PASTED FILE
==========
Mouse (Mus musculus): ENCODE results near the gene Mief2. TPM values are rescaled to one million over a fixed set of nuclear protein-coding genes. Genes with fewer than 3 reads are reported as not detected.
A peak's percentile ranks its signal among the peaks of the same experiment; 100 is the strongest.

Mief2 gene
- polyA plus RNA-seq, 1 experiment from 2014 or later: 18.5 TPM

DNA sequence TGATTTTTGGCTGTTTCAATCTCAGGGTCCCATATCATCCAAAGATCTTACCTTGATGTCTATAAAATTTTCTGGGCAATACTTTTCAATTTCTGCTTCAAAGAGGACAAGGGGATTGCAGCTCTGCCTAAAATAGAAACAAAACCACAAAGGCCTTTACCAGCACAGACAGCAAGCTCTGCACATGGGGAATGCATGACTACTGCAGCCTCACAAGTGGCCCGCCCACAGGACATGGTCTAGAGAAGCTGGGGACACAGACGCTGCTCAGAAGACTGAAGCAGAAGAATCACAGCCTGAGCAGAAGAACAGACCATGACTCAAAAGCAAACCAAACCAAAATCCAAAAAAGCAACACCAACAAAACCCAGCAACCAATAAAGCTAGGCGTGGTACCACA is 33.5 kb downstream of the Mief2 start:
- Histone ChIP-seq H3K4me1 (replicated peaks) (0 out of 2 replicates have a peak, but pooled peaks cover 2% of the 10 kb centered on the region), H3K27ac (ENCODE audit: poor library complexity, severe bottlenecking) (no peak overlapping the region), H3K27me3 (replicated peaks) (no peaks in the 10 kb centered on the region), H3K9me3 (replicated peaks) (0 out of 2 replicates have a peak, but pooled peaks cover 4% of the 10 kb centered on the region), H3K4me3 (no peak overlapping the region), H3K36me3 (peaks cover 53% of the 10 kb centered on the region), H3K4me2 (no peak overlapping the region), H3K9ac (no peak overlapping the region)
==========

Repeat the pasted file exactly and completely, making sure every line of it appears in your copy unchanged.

Mouse (Mus musculus): ENCODE results near the gene Mief2. TPM values are rescaled to one million over a fixed set of nuclear protein-coding genes. Genes with fewer than 3 reads are reported as not detected.
A peak's percentile ranks its signal among the peaks of the same experiment; 100 is the strongest.

Mief2 gene
- polyA plus RNA-seq, 1 experiment from 2014 or later: 18.5 TPM

DNA sequence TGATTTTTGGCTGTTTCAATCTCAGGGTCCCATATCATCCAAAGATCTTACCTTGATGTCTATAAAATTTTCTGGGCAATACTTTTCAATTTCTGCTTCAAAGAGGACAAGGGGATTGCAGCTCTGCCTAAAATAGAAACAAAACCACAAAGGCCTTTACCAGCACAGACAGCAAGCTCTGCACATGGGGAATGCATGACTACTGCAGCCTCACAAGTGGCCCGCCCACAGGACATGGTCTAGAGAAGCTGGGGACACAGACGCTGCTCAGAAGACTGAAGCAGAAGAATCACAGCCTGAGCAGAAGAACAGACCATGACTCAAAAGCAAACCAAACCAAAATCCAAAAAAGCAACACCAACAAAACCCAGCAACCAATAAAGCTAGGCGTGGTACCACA is 33.5 kb downstream of the Mief2 start:
- Histone ChIP-seq H3K4me1 (replicated peaks) (0 out of 2 replicates have a peak, but pooled peaks cover 2% of the 10 kb centered on the region), H3K27ac (ENCODE audit: poor library complexity, severe bottlenecking) (no peak overlapping the region), H3K27me3 (replicated peaks) (no peaks in the 10 kb centered on the region), H3K9me3 (replicated peaks) (0 out of 2 replicates have a peak, but pooled peaks cover 4% of the 10 kb centered on the region), H3K4me3 (no peak overlapping the region), H3K36me3 (peaks cover 53% of the 10 kb centered on the region), H3K4me2 (no peak overlapping the region), H3K9ac (no peak overlapping the region)